Friday, May 18, 2012

Just Call Me Pro-Choice

My neighbor who goes to dance class with me grew up in Communist Albania.  Boy, has she got stories.

She told me that a wealthy man in her town was forced by the government to allow her family to live in his home.  He had more room than he needed; her family needed a place to stay; the government took it upon themselves to make a match.  Resentment, understandably, ensued.

She also told me that she always wanted to go to music school.  But only one child per family was allowed to go, and her older brother had already been admitted long before she was old enough to show any musical aptitude.  Her brother said it was a shame, because she was the more talented of the two.

And last night, she told me how she ended up in the career she did.  In Albania, if you earned high enough grades in high school, you were automatically admitted to college.  However, the names of all the kids in a town who were going to college were submitted to a town committee, and that town committee decided what subject each kid was going to study.  You were able to submit three preferences, but she said it was very rare for anyone to get one of their preferences (your chances were higher if you had good connections). 

She requested medicine, because her father wanted her to.  And she also requested another course of study which she couldn't come up with an English name for.  Basically, this person was in charge of distributing goods from the government stash to all the stores.  It was the most desirable job in the country, because this person had the first pick of everything in the stores before stock ran out.  This person never had to go without like everyone else did.

But she didn't get any of her choices.  She was assigned to study electronics, because her grades were pretty high and those with higher grades were always assigned to scientific fields.  By the time she graduated from college, the communist regime had fallen and she was much relieved -- she did not want to go back to her small hometown and take the electronics job that was waiting for her there.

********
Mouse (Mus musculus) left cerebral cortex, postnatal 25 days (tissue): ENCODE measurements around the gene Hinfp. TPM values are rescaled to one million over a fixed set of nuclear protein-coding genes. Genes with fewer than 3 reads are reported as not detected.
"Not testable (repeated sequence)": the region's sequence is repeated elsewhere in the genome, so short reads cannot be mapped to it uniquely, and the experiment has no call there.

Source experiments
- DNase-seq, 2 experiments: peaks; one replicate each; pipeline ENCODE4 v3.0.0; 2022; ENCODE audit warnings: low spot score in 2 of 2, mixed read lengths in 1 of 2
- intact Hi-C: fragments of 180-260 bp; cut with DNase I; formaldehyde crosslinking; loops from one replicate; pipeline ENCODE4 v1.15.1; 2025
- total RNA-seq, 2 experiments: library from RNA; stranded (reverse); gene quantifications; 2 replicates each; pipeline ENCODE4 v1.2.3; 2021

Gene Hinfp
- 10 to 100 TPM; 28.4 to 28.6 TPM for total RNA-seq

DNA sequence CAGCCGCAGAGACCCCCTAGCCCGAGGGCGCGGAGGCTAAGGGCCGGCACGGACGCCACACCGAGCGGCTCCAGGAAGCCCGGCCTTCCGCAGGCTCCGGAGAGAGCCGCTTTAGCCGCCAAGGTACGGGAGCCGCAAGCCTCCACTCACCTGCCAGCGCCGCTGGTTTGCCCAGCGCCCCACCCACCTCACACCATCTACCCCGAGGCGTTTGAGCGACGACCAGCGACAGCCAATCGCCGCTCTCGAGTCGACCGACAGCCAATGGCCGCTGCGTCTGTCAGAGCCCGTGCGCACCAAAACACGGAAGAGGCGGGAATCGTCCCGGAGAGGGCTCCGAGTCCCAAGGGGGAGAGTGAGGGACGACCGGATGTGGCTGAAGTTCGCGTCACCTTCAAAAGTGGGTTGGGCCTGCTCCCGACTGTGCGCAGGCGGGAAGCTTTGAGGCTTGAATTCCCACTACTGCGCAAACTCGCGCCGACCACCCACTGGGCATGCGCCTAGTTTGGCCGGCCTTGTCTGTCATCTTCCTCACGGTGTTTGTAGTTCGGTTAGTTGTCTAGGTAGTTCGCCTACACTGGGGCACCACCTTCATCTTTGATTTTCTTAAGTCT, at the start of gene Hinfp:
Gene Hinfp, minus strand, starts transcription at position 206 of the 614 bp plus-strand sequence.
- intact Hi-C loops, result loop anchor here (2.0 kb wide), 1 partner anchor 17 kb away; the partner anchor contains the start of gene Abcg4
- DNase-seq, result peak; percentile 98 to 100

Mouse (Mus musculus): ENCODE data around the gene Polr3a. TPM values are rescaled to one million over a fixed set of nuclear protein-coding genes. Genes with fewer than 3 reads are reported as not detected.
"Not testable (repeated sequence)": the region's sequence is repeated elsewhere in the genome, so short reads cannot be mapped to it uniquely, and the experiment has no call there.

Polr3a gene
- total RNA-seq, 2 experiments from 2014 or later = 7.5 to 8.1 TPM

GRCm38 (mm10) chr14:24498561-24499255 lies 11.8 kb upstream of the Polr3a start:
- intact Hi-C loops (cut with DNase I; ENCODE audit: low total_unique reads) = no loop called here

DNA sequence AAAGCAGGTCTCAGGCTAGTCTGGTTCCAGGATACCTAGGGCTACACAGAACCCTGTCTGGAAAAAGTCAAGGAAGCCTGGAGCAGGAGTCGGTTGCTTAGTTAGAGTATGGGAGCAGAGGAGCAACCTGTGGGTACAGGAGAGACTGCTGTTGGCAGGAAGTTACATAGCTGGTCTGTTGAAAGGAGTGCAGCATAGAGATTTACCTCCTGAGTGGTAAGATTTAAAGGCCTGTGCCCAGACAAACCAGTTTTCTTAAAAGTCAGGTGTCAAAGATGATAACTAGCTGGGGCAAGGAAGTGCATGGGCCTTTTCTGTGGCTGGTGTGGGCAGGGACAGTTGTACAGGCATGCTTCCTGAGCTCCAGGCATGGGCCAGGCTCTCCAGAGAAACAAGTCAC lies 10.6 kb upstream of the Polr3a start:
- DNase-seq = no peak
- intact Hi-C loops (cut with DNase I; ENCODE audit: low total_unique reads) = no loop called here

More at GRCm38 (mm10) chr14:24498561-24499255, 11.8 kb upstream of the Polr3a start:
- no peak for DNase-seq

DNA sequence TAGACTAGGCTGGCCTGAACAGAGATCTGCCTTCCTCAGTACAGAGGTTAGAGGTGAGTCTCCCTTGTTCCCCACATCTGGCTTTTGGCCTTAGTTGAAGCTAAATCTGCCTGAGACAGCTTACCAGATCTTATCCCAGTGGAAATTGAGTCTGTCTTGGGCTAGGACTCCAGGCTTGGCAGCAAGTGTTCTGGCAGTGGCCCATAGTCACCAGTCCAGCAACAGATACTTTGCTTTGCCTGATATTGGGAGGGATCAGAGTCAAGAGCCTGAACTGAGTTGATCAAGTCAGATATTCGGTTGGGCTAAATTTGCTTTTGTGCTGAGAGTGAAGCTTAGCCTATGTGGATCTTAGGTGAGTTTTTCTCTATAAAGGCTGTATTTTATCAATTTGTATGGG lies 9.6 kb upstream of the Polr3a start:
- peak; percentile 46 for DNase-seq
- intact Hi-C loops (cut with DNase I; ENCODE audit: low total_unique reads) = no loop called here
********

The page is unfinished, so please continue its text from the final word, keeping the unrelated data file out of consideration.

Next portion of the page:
That was the reason people wanted to go to college: the government then guaranteed you a job.  But you had no choice in that job.  You did what they told you to do.  You sacrificed your freedom of self-determination for security.  And even then, you may not be able to get the necessities of life at the local store.

Did I mention how nervous Obamacare makes her?  She says it sounds all too familiar.  Makes me nervous, too.

1 comment:

Anonymous said...

That is so sad, but I agree rather scary to think our country is headed in that direction. With Renee graduating from high school this year, she has recently been trying to decide a field of study in which she wants to pursue a career. She has the aptitude for many things, but we continued to tell her that she needs to pursue what she really WANTS to do and that no one can make that decision for her. It's extremely sad to see that choice in life ever being taken away.